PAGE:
Needless to say, my family was considered very strange. Spain was a very conservative Catholic country at the time, fully under the weight of the Franco dictatorship; my parents weren’t married and I wasn’t baptized, nor did I go to school. We had very little money, so yes, we were probably considered the dregs of humanity, and surely bound for Hell. Yet, who cared? We lived outside the system, constantly on the move, and as a child all I knew was there were good people, bad people, and downright nasty people, which I made darn sure I kept away from.
My physical appearance can be somewhat confusing to those looking for labels, so I often have to answer the usual gamut of questions about my ethnicity. I still remember the one question which absolutely floored me as a teenager: ¨So, what does that make you? White? Asian? Latina?
What the heck? My roots were deeply embedded in countless cultures, and I had never even felt the need to consider my racial identity before.
That was the first time in my life I looked, really looked at my skin colour. ¨Errr… maybe yellowish, in winter?
Then I traveled to America. I remember staring at my visa application in bewilderment. Here we go again, Black, White, Asian, Latina…I did notice Native was not even on the list. What did any of that have to do with who I was, anyway?
None of it fazed me.
For some reason I still cannot fathom, after my first child was born I listened to the system’s siren call and decided to get a ¨proper¨ job, stop touring, and lead a ¨normal¨ life. All those ¨invisible structures¨ I had been largely unaware of suddenly slammed down on me. Hard. I had suddenly become aware I had wings, now that I was unable to use them!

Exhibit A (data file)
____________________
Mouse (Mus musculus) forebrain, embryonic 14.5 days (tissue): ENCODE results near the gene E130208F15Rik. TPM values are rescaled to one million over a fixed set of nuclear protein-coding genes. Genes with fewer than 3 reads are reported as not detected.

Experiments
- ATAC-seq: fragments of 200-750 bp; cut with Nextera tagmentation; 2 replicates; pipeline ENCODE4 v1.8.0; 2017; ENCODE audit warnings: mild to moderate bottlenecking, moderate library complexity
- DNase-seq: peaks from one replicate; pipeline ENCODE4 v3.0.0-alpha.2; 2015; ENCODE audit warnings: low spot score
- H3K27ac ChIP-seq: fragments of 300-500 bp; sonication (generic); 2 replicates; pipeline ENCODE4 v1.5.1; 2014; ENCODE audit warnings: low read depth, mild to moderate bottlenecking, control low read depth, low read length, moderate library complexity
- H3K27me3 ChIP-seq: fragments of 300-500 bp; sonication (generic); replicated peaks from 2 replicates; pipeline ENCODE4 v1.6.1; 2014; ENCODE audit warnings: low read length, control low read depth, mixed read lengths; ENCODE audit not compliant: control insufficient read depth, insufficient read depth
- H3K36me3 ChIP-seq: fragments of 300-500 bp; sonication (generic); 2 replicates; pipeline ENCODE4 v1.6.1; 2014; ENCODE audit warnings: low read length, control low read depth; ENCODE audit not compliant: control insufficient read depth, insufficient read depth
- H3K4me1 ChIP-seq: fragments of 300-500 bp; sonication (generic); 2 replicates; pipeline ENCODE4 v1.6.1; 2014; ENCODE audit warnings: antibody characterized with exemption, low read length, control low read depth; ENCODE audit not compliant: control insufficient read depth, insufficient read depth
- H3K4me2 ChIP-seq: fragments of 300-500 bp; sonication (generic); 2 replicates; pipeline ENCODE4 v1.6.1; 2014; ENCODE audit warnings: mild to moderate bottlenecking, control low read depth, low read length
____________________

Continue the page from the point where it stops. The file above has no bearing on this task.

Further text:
Queue a downward spiral from there…
Pretending to be something I wasn’t, trying to fit in, I lost sight of what had been so clear before. Who and what I really as. A back injury ended my dancing days, and deep-seated depression took over. It still amazes me how fast the disconnection worked itself into every fibre of my being, and into every layer of my existence. The only thing that kept me going on was my growing interest in Permaculture, the understanding that here was a tool that could help my children find a way to avoid the very trap I myself had fallen into.
Maybe it was desperation that led me back and forced me to seek a sanctuary I had all but forgotten for a while, the inner space from which I was able to start writing again. A platform from which I was able to send out a search party to find myself, too.
It was definitely a blessing.
Aftermath has allowed me to explore a series of concepts in which I have been interested for quite a long time: the possibility of human survival in a more sustainable manner, and the so-called supernatural powers which we may have latent within all of us, waiting for the right situation to trigger them. The fact my children are young adults now also lent an edge to my curiosity. The world I am describing could be the one they will inherit, and yet young adults’ perceptions tend to be diametrically opposed to those of the very people who have caused the mess we are in in the first place. Namely us, the adults. When it comes down to the crunch, how much impact will the generational gap have? This is a question which I find fascinating and, in light of the recent student protests demanding gun control in the States, appears to be of current relevance.
Years have gone by, yet I feel I am back on the tour bus, watching the landscape fly by, making up stories as I go.
Not a bad place to be.
You can also find me on:
Be sure to visit the Fighting the Tyranny website for more articles
Follow Fighting the Tyranny on Facebook